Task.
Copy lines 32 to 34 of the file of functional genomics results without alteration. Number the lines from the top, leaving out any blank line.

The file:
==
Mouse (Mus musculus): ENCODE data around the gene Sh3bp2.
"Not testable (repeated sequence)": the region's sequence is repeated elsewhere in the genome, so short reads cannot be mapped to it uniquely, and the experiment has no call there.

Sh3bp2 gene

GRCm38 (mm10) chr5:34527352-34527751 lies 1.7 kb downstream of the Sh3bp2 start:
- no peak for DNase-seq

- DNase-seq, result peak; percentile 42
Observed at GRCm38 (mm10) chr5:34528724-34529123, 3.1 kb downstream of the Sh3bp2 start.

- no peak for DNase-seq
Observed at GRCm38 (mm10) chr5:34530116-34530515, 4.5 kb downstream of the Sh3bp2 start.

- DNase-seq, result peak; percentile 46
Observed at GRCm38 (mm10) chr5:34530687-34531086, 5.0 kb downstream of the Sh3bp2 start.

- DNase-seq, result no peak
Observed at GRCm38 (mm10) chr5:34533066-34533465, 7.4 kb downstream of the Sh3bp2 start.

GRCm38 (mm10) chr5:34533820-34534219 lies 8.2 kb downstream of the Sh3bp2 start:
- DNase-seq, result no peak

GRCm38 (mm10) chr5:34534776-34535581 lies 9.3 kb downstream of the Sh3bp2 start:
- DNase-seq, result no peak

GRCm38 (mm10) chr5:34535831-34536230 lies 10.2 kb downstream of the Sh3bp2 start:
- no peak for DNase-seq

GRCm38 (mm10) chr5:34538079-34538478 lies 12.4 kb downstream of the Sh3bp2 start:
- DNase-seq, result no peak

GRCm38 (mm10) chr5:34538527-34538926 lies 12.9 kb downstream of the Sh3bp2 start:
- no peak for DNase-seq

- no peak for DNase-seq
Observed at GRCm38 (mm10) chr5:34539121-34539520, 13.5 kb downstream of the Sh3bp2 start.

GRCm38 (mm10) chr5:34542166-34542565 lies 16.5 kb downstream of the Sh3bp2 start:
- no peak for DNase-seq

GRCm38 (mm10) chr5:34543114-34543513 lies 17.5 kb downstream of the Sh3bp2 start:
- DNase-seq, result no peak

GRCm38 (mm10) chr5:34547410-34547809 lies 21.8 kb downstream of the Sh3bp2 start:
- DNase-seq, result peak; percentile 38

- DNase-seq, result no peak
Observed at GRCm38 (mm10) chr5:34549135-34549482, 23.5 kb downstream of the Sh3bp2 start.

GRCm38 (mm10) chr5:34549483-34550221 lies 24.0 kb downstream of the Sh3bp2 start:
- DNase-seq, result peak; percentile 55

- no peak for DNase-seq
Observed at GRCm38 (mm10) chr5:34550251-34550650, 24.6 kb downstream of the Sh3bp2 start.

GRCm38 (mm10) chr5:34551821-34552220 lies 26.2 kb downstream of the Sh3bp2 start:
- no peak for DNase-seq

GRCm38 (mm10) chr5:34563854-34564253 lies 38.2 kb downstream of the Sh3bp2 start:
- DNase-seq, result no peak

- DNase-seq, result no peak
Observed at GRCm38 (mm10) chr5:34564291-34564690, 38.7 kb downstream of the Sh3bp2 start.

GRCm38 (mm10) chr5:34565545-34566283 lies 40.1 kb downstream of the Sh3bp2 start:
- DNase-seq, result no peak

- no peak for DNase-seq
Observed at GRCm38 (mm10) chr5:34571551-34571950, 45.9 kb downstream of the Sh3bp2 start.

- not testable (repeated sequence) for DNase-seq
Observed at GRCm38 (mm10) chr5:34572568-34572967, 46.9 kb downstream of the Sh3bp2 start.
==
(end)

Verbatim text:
- DNase-seq, result no peak
Observed at GRCm38 (mm10) chr5:34549135-34549482, 23.5 kb downstream of the Sh3bp2 start.

GRCm38 (mm10) chr5:34549483-34550221 lies 24.0 kb downstream of the Sh3bp2 start: